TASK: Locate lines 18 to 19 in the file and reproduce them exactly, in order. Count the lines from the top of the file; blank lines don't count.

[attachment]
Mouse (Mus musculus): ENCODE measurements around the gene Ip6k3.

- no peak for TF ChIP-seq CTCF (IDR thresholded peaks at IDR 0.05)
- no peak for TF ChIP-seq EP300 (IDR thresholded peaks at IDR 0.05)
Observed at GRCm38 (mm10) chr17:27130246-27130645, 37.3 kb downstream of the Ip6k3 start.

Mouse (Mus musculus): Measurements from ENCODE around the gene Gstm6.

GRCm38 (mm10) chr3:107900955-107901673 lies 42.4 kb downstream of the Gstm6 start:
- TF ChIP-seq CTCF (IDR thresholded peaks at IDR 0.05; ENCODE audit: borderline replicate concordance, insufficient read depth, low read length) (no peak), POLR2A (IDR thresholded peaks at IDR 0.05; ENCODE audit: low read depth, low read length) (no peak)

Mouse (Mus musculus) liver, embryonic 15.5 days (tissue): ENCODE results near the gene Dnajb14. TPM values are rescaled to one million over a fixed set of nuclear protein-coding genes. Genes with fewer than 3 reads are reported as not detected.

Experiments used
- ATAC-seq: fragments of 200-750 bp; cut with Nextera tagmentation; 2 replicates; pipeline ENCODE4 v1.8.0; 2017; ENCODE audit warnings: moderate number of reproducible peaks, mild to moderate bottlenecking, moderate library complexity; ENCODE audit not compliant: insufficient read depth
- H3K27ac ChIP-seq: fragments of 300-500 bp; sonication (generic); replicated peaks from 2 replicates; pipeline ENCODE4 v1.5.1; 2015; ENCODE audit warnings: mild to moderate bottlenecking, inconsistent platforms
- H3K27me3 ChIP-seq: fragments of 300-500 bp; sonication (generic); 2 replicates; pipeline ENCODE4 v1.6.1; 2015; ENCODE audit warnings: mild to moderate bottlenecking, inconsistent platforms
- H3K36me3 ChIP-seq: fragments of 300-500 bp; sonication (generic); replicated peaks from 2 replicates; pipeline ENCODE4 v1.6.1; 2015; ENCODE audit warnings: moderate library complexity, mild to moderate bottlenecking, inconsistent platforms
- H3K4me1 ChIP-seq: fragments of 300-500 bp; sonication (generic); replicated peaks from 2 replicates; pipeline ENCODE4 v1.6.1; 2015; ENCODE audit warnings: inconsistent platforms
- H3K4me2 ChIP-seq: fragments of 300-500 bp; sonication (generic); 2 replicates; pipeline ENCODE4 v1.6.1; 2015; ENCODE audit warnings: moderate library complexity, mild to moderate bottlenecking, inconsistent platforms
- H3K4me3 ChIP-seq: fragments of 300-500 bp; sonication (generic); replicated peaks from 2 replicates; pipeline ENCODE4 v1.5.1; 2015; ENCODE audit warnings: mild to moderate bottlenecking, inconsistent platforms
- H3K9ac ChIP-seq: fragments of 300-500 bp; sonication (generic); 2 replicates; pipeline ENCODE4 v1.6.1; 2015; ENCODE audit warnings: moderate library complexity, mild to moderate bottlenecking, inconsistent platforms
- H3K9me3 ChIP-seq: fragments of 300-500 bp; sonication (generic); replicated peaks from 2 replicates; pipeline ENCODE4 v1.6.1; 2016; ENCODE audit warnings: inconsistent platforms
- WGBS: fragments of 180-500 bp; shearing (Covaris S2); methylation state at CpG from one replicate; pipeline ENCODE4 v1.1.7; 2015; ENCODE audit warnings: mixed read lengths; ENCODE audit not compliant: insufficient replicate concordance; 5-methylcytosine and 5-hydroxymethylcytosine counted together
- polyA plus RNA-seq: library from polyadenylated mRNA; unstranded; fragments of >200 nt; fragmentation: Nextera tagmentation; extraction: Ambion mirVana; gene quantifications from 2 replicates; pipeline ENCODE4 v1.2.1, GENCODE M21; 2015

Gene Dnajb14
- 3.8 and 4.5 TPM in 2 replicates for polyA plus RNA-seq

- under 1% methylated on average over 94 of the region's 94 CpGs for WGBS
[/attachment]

- H3K9me3 ChIP-seq: fragments of 300-500 bp; sonication (generic); replicated peaks from 2 replicates; pipeline ENCODE4 v1.6.1; 2016; ENCODE audit warnings: inconsistent platforms
- WGBS: fragments of 180-500 bp; shearing (Covaris S2); methylation state at CpG from one replicate; pipeline ENCODE4 v1.1.7; 2015; ENCODE audit warnings: mixed read lengths; ENCODE audit not compliant: insufficient replicate concordance; 5-methylcytosine and 5-hydroxymethylcytosine counted together